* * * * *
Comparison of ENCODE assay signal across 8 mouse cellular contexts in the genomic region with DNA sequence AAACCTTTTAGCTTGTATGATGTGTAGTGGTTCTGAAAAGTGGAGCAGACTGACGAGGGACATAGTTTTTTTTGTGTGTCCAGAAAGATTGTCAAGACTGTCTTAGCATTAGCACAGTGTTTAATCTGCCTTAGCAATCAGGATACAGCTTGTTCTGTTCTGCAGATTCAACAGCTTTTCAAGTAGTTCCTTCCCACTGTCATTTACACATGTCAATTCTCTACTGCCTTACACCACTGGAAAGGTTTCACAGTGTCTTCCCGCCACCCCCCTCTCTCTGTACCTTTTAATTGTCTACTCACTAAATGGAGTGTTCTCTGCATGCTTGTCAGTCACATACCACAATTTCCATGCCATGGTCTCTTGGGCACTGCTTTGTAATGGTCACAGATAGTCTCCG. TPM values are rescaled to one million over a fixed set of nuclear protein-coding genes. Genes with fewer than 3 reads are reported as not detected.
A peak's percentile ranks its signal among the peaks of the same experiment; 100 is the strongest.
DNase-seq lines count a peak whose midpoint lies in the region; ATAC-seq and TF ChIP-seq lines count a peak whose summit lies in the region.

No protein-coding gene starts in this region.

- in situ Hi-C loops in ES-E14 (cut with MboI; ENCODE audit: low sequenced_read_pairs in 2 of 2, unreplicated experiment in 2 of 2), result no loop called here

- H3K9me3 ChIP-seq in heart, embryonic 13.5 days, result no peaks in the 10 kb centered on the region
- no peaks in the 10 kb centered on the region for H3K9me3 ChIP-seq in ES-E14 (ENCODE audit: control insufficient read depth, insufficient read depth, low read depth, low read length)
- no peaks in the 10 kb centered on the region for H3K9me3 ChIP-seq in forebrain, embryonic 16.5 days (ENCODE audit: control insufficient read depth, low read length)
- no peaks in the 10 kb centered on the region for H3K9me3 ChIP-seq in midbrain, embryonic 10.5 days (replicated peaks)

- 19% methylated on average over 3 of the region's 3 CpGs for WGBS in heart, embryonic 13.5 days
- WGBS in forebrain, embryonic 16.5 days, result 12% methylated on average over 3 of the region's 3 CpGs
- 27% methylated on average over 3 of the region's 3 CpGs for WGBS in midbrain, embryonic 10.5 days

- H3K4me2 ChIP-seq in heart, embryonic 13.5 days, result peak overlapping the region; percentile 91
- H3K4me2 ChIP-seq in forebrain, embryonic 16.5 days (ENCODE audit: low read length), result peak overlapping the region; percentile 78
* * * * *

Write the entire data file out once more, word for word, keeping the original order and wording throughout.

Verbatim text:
Comparison of ENCODE assay signal across 8 mouse cellular contexts in the genomic region with DNA sequence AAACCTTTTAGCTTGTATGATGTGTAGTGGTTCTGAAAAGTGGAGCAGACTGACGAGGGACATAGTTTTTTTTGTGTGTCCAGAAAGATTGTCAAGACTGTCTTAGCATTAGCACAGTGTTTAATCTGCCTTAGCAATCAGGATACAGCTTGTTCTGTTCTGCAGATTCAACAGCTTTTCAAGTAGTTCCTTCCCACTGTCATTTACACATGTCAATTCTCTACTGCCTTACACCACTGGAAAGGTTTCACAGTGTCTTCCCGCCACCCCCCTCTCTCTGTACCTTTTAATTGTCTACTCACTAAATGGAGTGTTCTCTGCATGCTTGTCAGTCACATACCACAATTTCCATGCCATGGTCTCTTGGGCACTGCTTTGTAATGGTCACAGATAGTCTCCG. TPM values are rescaled to one million over a fixed set of nuclear protein-coding genes. Genes with fewer than 3 reads are reported as not detected.
A peak's percentile ranks its signal among the peaks of the same experiment; 100 is the strongest.
DNase-seq lines count a peak whose midpoint lies in the region; ATAC-seq and TF ChIP-seq lines count a peak whose summit lies in the region.

No protein-coding gene starts in this region.

- in situ Hi-C loops in ES-E14 (cut with MboI; ENCODE audit: low sequenced_read_pairs in 2 of 2, unreplicated experiment in 2 of 2), result no loop called here

- H3K9me3 ChIP-seq in heart, embryonic 13.5 days, result no peaks in the 10 kb centered on the region
- no peaks in the 10 kb centered on the region for H3K9me3 ChIP-seq in ES-E14 (ENCODE audit: control insufficient read depth, insufficient read depth, low read depth, low read length)
- no peaks in the 10 kb centered on the region for H3K9me3 ChIP-seq in forebrain, embryonic 16.5 days (ENCODE audit: control insufficient read depth, low read length)
- no peaks in the 10 kb centered on the region for H3K9me3 ChIP-seq in midbrain, embryonic 10.5 days (replicated peaks)

- 19% methylated on average over 3 of the region's 3 CpGs for WGBS in heart, embryonic 13.5 days
- WGBS in forebrain, embryonic 16.5 days, result 12% methylated on average over 3 of the region's 3 CpGs
- 27% methylated on average over 3 of the region's 3 CpGs for WGBS in midbrain, embryonic 10.5 days

- H3K4me2 ChIP-seq in heart, embryonic 13.5 days, result peak overlapping the region; percentile 91
- H3K4me2 ChIP-seq in forebrain, embryonic 16.5 days (ENCODE audit: low read length), result peak overlapping the region; percentile 78